CSPs have been using customer segmentation for many years now – demographic, usage based and ARPU driven. In the times of voice and SMS, such segmentation sufficed the purpose of selling these basic services. With data explosion and revenues increasingly influenced by data and VAS, such segmentation is not fit for purpose and needs to change.
In addition, CSPs have granular customer interaction data passing through their network – Apps used, URLs accessed, locations and times for access, type of network of access, recency and frequency of access and so on. A lot of these contextual data is extremely valuable for segmenting customers in a different way – using their interests derived from these data. Some CSPs have started exploiting these data for segmentation but there are challenges ahead in terms of technology, data privacy, derived interests and more importantly potential business benefit in terms of uplift over existing campaigns. I would like to dwell on some of these aspects in this article.
1. Technology Issues
Much of the traffic today on the mobile internet is transitioning to HTTPS. With some estimates, more than 60% of traffic is HTTPS. Customer conscious of their privacy, are increasingly using VPN services to access internet. Much is the URL and APP data gathered by CSPs become not so useful when these connections are encrypted as CSPs lose the long URLs they used to get before encryption. These long URLs allow them to derive customer’s intention and hence interest.
Second challenge is to classify multitudes of URLs and APPs into meaningful categories and interests that can then be used for further segmentation. There are organisations such as similarweb and ZveloDB that offer classifications. However, output of these classification engines is not of great quality because input are the high level URLs due to encryption and HTTPS issue discussed earlier.
So quality of category data presents the first challenge to segmentation.
2. Cluster Dimensioning Issues
Each category/subcategory output from categorisation tool becomes a potential dimension and these can go up to as high as 300. With recency and frequency values over 300 dimensions, the input becomes quite complex and cluster output quality can be poor. So concepts from text analytics might have to be used to manage the dimensions and also preprocess data. Concepts of TFIDF – Term Frequency Inverse Document Frequency can be applied to dimension matrix to remove rare or more frequent terms and then balance the remaining terms as per their frequency across all corpus. Such processing is shown to to give much high quality cluster output.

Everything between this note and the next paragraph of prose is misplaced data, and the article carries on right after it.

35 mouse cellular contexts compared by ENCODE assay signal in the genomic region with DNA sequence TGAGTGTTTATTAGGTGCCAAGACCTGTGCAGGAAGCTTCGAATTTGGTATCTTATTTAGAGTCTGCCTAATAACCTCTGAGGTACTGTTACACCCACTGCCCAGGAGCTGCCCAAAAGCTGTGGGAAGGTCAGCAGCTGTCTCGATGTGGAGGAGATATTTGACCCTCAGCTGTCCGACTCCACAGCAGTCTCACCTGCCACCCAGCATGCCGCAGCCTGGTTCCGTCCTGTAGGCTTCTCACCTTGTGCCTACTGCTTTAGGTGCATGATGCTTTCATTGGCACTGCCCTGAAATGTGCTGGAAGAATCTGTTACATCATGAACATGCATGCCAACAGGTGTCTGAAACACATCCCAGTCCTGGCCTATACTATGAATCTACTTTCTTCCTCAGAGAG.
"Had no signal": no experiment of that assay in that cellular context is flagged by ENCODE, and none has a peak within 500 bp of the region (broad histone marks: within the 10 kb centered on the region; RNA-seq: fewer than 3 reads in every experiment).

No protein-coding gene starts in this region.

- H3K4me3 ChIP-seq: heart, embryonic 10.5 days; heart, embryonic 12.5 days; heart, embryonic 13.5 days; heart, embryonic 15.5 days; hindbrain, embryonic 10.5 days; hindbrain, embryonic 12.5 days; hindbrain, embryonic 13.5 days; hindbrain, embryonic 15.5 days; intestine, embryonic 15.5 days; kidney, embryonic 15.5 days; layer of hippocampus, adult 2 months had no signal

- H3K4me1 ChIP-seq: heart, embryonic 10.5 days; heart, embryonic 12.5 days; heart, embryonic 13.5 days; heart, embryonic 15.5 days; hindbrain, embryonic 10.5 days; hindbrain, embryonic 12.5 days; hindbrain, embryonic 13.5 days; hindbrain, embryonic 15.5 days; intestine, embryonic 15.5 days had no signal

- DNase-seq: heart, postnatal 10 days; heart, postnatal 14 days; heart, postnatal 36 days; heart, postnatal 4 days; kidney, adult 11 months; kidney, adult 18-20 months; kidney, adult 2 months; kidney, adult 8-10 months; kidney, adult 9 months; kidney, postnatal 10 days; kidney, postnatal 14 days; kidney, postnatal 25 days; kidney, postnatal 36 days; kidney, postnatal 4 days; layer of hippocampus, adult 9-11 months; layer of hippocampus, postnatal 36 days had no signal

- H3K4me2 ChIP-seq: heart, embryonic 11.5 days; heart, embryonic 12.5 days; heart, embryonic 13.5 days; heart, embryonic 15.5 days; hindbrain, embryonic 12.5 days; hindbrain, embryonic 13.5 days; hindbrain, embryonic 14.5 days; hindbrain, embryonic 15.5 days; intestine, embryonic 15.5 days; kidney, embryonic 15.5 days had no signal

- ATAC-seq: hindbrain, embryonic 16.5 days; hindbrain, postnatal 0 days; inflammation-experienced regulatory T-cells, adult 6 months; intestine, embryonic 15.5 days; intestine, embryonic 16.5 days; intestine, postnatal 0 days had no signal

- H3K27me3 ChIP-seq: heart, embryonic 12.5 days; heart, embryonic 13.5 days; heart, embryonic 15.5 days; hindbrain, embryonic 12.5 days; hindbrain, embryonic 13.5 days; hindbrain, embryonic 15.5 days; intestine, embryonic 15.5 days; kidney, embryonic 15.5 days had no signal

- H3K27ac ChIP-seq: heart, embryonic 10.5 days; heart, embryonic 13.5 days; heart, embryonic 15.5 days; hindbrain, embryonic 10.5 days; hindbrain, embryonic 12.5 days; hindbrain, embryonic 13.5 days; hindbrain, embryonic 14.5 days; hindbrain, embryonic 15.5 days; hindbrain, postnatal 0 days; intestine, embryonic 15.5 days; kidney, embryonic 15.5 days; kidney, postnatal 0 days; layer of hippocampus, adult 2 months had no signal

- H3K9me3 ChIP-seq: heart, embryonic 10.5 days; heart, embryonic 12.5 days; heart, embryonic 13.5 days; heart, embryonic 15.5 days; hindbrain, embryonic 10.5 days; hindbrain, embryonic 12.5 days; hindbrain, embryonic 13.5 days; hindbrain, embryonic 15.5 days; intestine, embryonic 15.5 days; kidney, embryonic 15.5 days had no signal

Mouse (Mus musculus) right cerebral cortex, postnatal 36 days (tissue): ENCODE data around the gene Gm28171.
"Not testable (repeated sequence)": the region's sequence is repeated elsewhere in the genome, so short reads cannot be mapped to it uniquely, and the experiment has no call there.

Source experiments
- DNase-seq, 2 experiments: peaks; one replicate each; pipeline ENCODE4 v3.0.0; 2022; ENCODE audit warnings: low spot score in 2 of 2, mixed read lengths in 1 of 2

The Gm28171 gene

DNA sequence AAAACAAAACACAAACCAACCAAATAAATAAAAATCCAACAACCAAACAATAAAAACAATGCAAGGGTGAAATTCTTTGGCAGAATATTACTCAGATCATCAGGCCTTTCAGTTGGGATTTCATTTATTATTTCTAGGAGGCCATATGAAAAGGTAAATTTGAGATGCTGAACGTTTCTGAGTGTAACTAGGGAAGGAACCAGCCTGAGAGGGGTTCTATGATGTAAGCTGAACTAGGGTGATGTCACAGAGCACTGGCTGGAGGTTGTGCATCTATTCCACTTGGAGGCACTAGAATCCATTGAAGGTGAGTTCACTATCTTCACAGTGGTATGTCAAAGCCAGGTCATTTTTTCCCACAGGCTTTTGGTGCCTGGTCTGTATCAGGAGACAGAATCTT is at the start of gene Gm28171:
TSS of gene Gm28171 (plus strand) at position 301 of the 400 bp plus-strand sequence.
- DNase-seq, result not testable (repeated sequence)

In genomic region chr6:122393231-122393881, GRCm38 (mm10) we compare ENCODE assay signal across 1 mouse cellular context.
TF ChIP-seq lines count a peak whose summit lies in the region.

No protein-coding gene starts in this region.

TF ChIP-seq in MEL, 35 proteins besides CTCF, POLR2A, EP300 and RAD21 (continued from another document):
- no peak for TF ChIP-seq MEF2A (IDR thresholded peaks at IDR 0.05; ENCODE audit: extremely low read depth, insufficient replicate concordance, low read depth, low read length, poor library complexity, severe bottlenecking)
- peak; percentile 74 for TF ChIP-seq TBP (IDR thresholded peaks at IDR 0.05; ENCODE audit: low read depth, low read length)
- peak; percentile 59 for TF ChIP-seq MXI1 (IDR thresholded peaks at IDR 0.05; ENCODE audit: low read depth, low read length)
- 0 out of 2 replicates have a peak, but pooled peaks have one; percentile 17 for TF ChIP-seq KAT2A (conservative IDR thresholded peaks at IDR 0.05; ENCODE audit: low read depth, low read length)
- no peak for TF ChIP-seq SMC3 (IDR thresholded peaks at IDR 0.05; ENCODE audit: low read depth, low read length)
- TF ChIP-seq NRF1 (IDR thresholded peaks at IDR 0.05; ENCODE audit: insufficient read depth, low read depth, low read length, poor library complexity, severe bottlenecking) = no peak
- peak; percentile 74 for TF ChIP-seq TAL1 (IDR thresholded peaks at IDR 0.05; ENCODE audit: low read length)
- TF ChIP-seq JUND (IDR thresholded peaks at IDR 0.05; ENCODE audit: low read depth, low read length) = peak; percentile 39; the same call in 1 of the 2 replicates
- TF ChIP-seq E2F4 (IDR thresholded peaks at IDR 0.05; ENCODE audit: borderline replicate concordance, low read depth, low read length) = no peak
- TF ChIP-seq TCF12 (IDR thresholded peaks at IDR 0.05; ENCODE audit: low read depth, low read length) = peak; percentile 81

3. Creating Personas or segments from clusters to make sense of them
When you create clusters, sometimes it is difficult to describe these clusters to the business community. Supervised classification using clusters can create rules that can help define clusters. Another challenge is to integrate existing demographic, psychographic and value information with clusters to create personas – way to describe segment fully in terms of their characterisitics. Since demographic and other information is available on sample basis, it is tricky to merge it with cluster information to create personas. Additional market research for the customers in the sample for clustering might be needed to integrate this information.
4. Data Privacy Issues
CSPs and OTT players are governed by different laws with respect to privacy. For example in the US, FTC laws govern Facebook and Google while FCC laws governs CSPs. FCC laws tend to be tougher on privacy than FTC and hence OTT players have some advantage of being able to use your data vs CSPs being able to use data for upsell and cross-sell or even making content free through ad-supported sites. I think customer education with respect to privacy and what data CSPs can really see versus what Facebook and Google know about you might help CSPs to convince its customers to share consent.
5. Return of Investment
We all talk about personalized offers generating huge benefits – Netflix, Amazon have proved it many times. But there is little evidence of CSPs achieving substantial lift through such behavioral segmentation over their existing baseline segmentation based on demographic and service usage. The key challenge is the attribution where it is tricky to measure and attribute incremental value to such behavioral segmentation and not to other aspects of the business that are changing at the same time. Sophisticated econometric modeling is needed to measure and quantify attribution.
Despite these challenges, there are huge opportunities for CSPs to make use of their data to create meaningful segments based on customers interests. In addition, they have huge advantage in terms of customer context – device, location, time, network presence which can be critical for contextual marketing in addition to clustering.
I feel that in the coming months, we can see lot of action from CSPs on this front – Verizon with Yahoo, Telenor with Tapad, Telefonica with Amobee and so on.